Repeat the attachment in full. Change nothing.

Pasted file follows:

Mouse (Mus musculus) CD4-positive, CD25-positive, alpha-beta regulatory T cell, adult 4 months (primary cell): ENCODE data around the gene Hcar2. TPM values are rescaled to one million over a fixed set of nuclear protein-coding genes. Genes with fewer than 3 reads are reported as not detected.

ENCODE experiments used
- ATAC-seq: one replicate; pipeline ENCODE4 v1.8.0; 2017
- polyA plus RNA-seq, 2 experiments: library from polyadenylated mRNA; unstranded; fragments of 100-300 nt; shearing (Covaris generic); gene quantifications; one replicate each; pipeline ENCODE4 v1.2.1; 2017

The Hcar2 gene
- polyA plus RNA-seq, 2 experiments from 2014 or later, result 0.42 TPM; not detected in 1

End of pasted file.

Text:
Mouse (Mus musculus) CD4-positive, CD25-positive, alpha-beta regulatory T cell, adult 4 months (primary cell): ENCODE data around the gene Hcar2. TPM values are rescaled to one million over a fixed set of nuclear protein-coding genes. Genes with fewer than 3 reads are reported as not detected.

ENCODE experiments used
- ATAC-seq: one replicate; pipeline ENCODE4 v1.8.0; 2017
- polyA plus RNA-seq, 2 experiments: library from polyadenylated mRNA; unstranded; fragments of 100-300 nt; shearing (Covaris generic); gene quantifications; one replicate each; pipeline ENCODE4 v1.2.1; 2017

The Hcar2 gene
- polyA plus RNA-seq, 2 experiments from 2014 or later, result 0.42 TPM; not detected in 1